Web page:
The Irish Farmers Association has gotten itself into trouble with the EU Health Commission. Looking under the rug in Brazil, those farmers, and showing everyone how much unhealthy dust was hidden there, to the consternation of Markos Kyprianou.
If one were a beef producer in Ireland, one would be most interested in dishing the dirt on one's competitors, such as beef exporters in Brazil who can dump their meat on the market dirt cheap. The IFA did their own investigation of beef production practices in Brazil, to show that the exported product was shite on a stick, but that's the purview of the EU and get your Irish noses out of the EU's business, said the EU.
Health Commissioner Kyprianou's spokesperson does not believe that the IFA visited farms that are part of the EU export system, so the IFA could not of course have anything to add to the current assessment of Brazil's application to export beef to the EU. Looking in the wrong places, it would seem, and please don't imagine that the unacceptable beef would ever get into the export system.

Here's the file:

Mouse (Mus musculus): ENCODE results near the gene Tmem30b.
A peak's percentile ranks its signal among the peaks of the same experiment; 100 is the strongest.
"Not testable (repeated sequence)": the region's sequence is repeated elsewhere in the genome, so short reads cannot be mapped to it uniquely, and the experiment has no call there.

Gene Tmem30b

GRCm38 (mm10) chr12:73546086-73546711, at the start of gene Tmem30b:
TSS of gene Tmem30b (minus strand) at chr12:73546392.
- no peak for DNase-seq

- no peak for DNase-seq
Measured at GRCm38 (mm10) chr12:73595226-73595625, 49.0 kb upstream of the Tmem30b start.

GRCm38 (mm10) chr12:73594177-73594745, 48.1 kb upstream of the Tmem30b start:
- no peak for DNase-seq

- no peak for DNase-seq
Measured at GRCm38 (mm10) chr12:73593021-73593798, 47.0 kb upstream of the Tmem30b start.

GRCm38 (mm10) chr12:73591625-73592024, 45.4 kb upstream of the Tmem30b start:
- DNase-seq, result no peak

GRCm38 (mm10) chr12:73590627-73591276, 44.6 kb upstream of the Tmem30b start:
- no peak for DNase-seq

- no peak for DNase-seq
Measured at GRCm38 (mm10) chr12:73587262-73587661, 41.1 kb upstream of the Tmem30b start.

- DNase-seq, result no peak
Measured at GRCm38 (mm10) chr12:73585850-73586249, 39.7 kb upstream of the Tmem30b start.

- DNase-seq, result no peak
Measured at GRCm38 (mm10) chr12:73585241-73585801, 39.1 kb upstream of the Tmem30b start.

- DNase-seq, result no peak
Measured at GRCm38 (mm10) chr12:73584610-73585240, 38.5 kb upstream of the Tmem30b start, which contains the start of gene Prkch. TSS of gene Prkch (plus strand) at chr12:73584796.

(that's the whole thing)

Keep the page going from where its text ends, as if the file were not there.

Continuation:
What did the IFA find on its grand tour of Brazilian beef producing facilities? Enough for the association to recommend that Brazilian beef be banned from Europe. According to the report, they uncovered a lack of controls in place to trace cattle. That gets to be of critical importance when a case of BSE appears and all animals exposed to the deadly disease must be culled. Every head of cattle is tagged where good records are kept, but such was not the case in Brazil. There was no apparent control over cattle being trucked in from neighboring countries, so that steers speaking Spanish could be mixed in with their Portuguese-speaking brethren and then the Europeans really wouldn't know what they were getting in their Irish stew. To cap it all, the IFA discovered that growth promoting hormones banned in the EU are used in Brazil.
So the EU would like the Irish farmers to butt out, but in the meantime, the Health Commission has a few glitches to iron out with Brazil. They are aware of delays in implementing certain practices that are required of all exporters, and they are not pleased that the cattle tagging program has yet to be fully implemented. But how dare the Irish go and find even more problems.
The IFA is supporting their own, of course, but they have brought up an important point. If you don't know where your meat came from, can you really be sure that it's safe to eat? Do you trust some EU commission, when they're either hiding things from the public, or unaware of the nasty things that have been swept under the rug while Brazil did a bit of cursory housekeeping.